In Rio state, meanwhile, deaths from last week's mudslides rose to 727.
Rains falling in Sao Paulo flooded major highways a day after downpours stranded motorists, forcing them to be rescued by helicopter from atop their vehicles.
One woman died when her house collapsed in the Tuesday rains.
The mayor's office issued flood alerts for much of the city, but no new deaths were reported Wednesday.
In towns north of Rio de Janeiro where the deadly mudslides hit last week, a break in rain allowed rescuers to step up delivery of supplies to isolated areas. They also recovered bodies, pushing up the death toll.
For days after the slides, residents in the most inaccessible areas were forced to fend for themselves, searching for the missing and the dead in the mud and constant rain, and then hiking provisions for hours up and down mountainsides.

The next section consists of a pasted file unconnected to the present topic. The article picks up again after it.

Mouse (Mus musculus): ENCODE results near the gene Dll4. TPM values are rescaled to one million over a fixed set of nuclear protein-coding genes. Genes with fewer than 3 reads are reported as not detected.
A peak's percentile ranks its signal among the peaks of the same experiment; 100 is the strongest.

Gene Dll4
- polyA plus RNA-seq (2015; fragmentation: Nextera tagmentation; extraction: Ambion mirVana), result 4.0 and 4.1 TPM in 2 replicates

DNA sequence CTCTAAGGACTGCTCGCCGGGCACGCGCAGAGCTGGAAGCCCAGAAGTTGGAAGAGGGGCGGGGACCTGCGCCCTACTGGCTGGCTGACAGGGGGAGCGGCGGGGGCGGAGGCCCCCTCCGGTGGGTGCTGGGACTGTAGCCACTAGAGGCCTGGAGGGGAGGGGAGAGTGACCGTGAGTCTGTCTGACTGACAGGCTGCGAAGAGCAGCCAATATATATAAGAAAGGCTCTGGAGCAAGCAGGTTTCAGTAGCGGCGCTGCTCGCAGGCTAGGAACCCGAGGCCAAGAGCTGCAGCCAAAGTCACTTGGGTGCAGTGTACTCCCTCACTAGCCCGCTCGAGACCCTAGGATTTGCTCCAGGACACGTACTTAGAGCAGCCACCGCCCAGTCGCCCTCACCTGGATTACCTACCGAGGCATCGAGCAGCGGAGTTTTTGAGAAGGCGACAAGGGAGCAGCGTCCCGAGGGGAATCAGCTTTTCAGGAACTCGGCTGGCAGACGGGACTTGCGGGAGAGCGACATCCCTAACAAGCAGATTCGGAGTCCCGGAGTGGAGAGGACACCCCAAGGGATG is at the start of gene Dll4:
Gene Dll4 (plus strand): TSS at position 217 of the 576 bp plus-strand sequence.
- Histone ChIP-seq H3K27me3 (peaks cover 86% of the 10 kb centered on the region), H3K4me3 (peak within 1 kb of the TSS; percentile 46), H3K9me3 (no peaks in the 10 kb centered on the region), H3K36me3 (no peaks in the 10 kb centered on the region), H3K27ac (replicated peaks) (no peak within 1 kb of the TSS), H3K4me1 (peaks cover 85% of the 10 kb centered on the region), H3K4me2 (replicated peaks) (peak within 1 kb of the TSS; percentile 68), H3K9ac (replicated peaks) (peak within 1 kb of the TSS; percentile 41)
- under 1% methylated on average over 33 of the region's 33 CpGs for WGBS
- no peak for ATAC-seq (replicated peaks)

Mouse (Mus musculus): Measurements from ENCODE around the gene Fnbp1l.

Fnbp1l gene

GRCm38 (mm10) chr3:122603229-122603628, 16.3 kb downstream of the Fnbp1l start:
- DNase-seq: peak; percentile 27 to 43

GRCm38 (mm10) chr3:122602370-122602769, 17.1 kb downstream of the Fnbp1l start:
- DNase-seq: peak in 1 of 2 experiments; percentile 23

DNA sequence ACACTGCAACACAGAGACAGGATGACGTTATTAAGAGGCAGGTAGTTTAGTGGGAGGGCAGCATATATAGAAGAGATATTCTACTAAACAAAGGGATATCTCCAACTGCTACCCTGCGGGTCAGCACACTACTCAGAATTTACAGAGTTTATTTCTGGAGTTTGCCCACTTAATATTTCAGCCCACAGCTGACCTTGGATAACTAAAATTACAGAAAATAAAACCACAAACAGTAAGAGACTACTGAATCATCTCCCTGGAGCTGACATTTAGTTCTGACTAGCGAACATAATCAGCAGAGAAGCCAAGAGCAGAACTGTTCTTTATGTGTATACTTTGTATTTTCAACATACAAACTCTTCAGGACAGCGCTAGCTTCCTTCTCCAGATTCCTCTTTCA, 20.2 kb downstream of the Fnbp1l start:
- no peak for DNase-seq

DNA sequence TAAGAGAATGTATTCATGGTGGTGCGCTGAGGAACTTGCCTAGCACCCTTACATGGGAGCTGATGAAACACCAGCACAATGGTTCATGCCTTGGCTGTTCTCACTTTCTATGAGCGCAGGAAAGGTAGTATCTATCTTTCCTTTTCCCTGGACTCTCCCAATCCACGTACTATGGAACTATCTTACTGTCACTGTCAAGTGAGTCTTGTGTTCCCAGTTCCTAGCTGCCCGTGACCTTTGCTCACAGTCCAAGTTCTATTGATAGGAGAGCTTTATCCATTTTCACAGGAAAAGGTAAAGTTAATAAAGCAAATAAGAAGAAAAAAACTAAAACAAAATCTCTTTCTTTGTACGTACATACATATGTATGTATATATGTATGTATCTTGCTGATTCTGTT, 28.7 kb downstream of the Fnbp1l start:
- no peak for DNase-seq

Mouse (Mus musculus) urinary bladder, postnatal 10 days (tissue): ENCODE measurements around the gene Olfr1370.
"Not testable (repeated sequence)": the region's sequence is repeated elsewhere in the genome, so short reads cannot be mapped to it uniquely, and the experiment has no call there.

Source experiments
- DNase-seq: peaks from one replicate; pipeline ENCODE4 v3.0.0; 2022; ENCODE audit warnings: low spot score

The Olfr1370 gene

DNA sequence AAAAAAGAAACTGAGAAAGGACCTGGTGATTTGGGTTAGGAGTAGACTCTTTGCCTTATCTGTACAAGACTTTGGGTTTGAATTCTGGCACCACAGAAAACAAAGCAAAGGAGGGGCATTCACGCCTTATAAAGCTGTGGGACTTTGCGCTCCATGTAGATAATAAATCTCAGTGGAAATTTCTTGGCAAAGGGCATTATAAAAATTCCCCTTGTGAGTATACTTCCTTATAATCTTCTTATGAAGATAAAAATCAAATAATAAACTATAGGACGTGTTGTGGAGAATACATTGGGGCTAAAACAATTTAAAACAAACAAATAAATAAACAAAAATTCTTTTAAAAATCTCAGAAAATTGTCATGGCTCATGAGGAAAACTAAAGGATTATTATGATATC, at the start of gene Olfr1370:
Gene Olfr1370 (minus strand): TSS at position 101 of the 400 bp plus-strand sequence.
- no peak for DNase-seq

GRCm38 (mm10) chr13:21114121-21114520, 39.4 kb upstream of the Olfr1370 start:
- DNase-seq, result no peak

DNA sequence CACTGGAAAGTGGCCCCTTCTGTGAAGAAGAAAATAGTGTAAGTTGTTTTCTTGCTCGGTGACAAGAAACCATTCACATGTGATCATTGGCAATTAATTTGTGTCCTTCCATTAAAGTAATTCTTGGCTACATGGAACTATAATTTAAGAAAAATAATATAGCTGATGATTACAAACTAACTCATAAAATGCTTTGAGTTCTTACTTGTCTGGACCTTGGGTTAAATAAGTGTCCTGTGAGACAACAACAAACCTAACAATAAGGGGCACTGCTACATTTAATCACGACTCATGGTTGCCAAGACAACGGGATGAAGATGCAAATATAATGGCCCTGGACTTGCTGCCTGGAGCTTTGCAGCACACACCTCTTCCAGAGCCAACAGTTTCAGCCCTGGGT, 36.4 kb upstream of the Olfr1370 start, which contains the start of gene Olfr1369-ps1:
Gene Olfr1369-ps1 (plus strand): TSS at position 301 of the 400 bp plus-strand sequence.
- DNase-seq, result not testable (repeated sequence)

Bad weather meant aircraft could not reach more than 20 neighborhoods and villages for days. A break in the rain and improved visibility on Sunday finally allowed 12 helicopters to begin taking supplies and rescue personnel in, and shuttling injured residents out.
The first search teams with sniffer dogs arrived Sunday, sent by the National Security Force, which is made up of military troops from various states.
Many gained experience in this kind of work from massive landslides in 2008, but the rough terrain could pose new challenges, team leader Lt. Niccolo Inacio Alves de Sousa said.
How far the bodies were scattered by the rushing floodwaters, and how deep they are buried will determine how many will be found, he said. The search also will be hampered by the lack of heavy equipment, which can't reach many slide sites due to collapsed infrastructure.